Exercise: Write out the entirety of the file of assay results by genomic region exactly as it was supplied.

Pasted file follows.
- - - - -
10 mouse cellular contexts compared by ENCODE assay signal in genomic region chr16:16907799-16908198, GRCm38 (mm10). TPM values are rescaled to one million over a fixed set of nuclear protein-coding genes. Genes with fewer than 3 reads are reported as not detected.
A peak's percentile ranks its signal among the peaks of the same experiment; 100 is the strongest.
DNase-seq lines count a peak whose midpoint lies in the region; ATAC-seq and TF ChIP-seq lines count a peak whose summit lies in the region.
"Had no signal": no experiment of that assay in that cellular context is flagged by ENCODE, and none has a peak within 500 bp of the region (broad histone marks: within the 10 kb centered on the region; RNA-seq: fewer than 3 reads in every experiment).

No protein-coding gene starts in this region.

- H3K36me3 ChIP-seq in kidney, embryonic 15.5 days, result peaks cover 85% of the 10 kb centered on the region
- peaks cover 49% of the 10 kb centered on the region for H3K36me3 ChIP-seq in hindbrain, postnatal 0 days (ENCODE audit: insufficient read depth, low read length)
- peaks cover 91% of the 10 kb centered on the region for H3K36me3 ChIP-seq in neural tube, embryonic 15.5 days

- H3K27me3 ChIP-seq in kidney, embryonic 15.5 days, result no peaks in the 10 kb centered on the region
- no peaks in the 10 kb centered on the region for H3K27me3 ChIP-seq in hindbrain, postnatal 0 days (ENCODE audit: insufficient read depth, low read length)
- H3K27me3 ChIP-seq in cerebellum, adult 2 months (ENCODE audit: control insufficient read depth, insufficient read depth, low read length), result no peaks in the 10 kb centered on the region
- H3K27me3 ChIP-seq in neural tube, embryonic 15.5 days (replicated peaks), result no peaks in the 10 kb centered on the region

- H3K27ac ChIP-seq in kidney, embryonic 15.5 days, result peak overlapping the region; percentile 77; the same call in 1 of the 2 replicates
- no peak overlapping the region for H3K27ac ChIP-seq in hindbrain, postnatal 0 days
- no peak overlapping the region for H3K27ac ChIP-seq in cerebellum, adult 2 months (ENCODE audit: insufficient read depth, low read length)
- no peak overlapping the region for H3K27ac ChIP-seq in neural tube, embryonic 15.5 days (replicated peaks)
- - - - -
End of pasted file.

10 mouse cellular contexts compared by ENCODE assay signal in genomic region chr16:16907799-16908198, GRCm38 (mm10). TPM values are rescaled to one million over a fixed set of nuclear protein-coding genes. Genes with fewer than 3 reads are reported as not detected.
A peak's percentile ranks its signal among the peaks of the same experiment; 100 is the strongest.
DNase-seq lines count a peak whose midpoint lies in the region; ATAC-seq and TF ChIP-seq lines count a peak whose summit lies in the region.
"Had no signal": no experiment of that assay in that cellular context is flagged by ENCODE, and none has a peak within 500 bp of the region (broad histone marks: within the 10 kb centered on the region; RNA-seq: fewer than 3 reads in every experiment).

No protein-coding gene starts in this region.

- H3K36me3 ChIP-seq in kidney, embryonic 15.5 days, result peaks cover 85% of the 10 kb centered on the region
- peaks cover 49% of the 10 kb centered on the region for H3K36me3 ChIP-seq in hindbrain, postnatal 0 days (ENCODE audit: insufficient read depth, low read length)
- peaks cover 91% of the 10 kb centered on the region for H3K36me3 ChIP-seq in neural tube, embryonic 15.5 days

- H3K27me3 ChIP-seq in kidney, embryonic 15.5 days, result no peaks in the 10 kb centered on the region
- no peaks in the 10 kb centered on the region for H3K27me3 ChIP-seq in hindbrain, postnatal 0 days (ENCODE audit: insufficient read depth, low read length)
- H3K27me3 ChIP-seq in cerebellum, adult 2 months (ENCODE audit: control insufficient read depth, insufficient read depth, low read length), result no peaks in the 10 kb centered on the region
- H3K27me3 ChIP-seq in neural tube, embryonic 15.5 days (replicated peaks), result no peaks in the 10 kb centered on the region

- H3K27ac ChIP-seq in kidney, embryonic 15.5 days, result peak overlapping the region; percentile 77; the same call in 1 of the 2 replicates
- no peak overlapping the region for H3K27ac ChIP-seq in hindbrain, postnatal 0 days
- no peak overlapping the region for H3K27ac ChIP-seq in cerebellum, adult 2 months (ENCODE audit: insufficient read depth, low read length)
- no peak overlapping the region for H3K27ac ChIP-seq in neural tube, embryonic 15.5 days (replicated peaks)